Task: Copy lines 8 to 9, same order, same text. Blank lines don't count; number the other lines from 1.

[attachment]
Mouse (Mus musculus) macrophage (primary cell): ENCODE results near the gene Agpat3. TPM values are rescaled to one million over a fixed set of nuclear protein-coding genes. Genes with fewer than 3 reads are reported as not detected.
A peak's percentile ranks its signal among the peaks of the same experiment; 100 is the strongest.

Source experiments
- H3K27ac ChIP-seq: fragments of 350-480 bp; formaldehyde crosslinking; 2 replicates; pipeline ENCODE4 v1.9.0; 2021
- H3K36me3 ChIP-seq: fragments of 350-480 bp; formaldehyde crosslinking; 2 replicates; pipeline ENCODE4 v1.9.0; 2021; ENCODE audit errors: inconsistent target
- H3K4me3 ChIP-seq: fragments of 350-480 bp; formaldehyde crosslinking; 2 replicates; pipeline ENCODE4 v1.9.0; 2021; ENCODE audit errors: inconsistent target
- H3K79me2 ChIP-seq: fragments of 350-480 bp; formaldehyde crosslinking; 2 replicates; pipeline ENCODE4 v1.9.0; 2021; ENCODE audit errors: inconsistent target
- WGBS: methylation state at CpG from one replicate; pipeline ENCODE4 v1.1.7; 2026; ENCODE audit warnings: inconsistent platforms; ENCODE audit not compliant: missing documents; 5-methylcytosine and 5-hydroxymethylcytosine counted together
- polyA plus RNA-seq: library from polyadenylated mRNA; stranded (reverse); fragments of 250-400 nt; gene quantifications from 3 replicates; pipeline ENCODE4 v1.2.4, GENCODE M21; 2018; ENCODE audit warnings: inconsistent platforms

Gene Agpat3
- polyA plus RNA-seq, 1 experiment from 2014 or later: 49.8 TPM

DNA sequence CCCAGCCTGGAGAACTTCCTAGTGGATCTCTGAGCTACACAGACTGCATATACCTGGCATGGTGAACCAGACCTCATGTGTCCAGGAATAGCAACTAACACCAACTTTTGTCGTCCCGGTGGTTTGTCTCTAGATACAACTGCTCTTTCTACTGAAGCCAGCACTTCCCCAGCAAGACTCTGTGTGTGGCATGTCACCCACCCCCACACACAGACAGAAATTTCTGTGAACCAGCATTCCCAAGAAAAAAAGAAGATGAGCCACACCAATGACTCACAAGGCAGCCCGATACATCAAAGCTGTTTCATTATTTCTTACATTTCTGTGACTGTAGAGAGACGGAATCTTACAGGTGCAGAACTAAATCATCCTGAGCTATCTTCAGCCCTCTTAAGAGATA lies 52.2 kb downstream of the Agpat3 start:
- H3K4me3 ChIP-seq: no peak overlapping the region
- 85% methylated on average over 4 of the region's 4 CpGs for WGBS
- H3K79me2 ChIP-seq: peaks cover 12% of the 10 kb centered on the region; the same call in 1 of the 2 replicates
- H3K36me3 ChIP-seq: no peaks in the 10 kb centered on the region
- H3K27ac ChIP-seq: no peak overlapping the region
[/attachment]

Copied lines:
- WGBS: methylation state at CpG from one replicate; pipeline ENCODE4 v1.1.7; 2026; ENCODE audit warnings: inconsistent platforms; ENCODE audit not compliant: missing documents; 5-methylcytosine and 5-hydroxymethylcytosine counted together
- polyA plus RNA-seq: library from polyadenylated mRNA; stranded (reverse); fragments of 250-400 nt; gene quantifications from 3 replicates; pipeline ENCODE4 v1.2.4, GENCODE M21; 2018; ENCODE audit warnings: inconsistent platforms